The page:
CDC: Prescription Drug OD Deaths Among Middle-Aged Women on the Rise
Women are dying from prescription painkiller overdoses at rates never seen before, according to a new CDC Vital Signs. While men are more likely to die of a prescription painkiller overdose, the percentage increase in deaths since 1999 was greater among women (400% in women compared to 265% in men). Prescription painkiller overdoses killed nearly 48,000 women between 1999 and 2010.
- About 42 women die every day from a drug overdose(including those from prescription painkillers). Since 2007, more women have died from drug overdoses than from motor vehicle crashes. More than 940,000 women were seen in emergency departments for drug misuse or abuse in 2010.
- Prescription painkillers have been a major contributor to increases in drug overdose deaths among women. More than 6,600 women died from a prescription painkiller overdose in 2010. This is about 18 women a day; which accounts for nearly half of all drug overdoses that happen each day among women. In 2010, there were more than 200,000 emergency department visits for opioid misuse or abuse among women; about one every three minutes.
- More than five times as many women died from prescription painkiller overdoses in 2010 as in 1999.
- Women between the ages of 25 and 54 are more likely than other age groups to go to the emergency department from prescription painkiller misuse or abuse. Women ages 45 to 54 have the highest risk of dying from a prescription painkiller overdose.
- Non-Hispanic white and American Indian or Alaska Native women have the highest risk of dying from a prescription painkiller overdose.
- Prescription painkillers are involved in 1 in 10 suicides among women.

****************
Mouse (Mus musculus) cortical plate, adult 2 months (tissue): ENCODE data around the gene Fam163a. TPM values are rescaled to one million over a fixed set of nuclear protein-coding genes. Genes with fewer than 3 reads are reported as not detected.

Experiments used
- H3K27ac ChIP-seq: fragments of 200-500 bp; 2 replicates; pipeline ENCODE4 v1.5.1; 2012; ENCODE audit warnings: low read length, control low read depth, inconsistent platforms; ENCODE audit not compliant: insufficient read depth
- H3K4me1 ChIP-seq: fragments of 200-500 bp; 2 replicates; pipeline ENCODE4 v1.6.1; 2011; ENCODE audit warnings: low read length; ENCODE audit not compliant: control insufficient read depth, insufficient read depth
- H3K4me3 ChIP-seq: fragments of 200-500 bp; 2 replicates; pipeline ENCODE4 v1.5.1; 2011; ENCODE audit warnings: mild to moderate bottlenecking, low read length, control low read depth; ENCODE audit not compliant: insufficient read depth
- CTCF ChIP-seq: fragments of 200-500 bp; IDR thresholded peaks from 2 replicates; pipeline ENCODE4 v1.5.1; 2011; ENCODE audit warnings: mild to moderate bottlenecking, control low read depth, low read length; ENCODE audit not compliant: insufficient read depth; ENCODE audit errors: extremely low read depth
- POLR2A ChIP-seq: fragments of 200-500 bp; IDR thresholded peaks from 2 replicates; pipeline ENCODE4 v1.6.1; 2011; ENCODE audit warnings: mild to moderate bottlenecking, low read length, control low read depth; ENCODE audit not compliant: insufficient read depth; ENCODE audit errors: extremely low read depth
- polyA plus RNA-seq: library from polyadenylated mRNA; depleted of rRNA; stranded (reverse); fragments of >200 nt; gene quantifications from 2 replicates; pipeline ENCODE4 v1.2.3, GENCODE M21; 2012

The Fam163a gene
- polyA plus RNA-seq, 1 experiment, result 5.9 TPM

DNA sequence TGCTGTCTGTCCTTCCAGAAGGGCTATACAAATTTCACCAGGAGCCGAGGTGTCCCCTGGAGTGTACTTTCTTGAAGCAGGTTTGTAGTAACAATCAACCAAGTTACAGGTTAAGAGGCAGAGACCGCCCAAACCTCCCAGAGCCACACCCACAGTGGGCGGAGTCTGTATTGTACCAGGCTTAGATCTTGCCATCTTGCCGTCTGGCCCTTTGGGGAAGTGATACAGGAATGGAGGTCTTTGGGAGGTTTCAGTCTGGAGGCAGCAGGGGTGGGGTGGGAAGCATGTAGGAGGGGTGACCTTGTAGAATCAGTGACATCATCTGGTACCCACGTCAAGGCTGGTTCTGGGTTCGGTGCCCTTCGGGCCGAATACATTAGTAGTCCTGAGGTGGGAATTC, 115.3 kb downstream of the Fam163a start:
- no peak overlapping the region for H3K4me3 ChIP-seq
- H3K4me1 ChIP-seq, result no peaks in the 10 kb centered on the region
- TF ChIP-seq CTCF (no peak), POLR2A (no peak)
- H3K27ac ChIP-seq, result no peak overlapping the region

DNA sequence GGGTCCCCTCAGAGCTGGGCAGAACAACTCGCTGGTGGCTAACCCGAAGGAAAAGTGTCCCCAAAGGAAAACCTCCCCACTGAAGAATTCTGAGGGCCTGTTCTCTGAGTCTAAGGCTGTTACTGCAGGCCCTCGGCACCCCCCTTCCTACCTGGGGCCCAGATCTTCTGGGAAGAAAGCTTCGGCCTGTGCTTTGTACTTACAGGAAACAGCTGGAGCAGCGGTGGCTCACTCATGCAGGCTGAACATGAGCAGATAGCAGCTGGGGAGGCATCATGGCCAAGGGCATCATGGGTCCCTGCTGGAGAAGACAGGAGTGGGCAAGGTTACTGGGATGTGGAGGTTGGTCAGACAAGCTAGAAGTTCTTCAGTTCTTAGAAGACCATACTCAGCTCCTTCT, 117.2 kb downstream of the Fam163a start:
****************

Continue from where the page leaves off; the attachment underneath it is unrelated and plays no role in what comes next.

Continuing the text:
Additionally, the prescription painkiller problem affects women in different ways than men.
- Women are more likely to have chronic pain, be prescribed prescription painkillers, be given higher doses, and use them for longer time periods than men.
- Women may become dependent on prescription painkillers more quickly than men.
- Women may be more likely than men to engage in “doctor shopping” (obtaining prescriptions from multiple prescribers).
- Abuse of prescription painkillers by pregnant women can put an infant at risk. Cases of neonatal abstinence syndrome (NAS) — which is a group of problems that can occur in newborns exposed to prescription painkillers or other drugs while in the womb—grew by almost 300% in the US between 2000 and 2009.
According to the CDC, healthcare providers and women can take steps to protect against prescription painkiller overdoses. It is important that healthcare providers follow guidelines for responsible opioid prescribing (including screening and monitoring for substance abuse and mental health problems). They should also discuss all pain treatment options with their patients (including ones that do not involve prescription drugs). Women should only use prescription drugs as directed by a health care provider and should dispose of medications properly as soon as the course of treatment is done.
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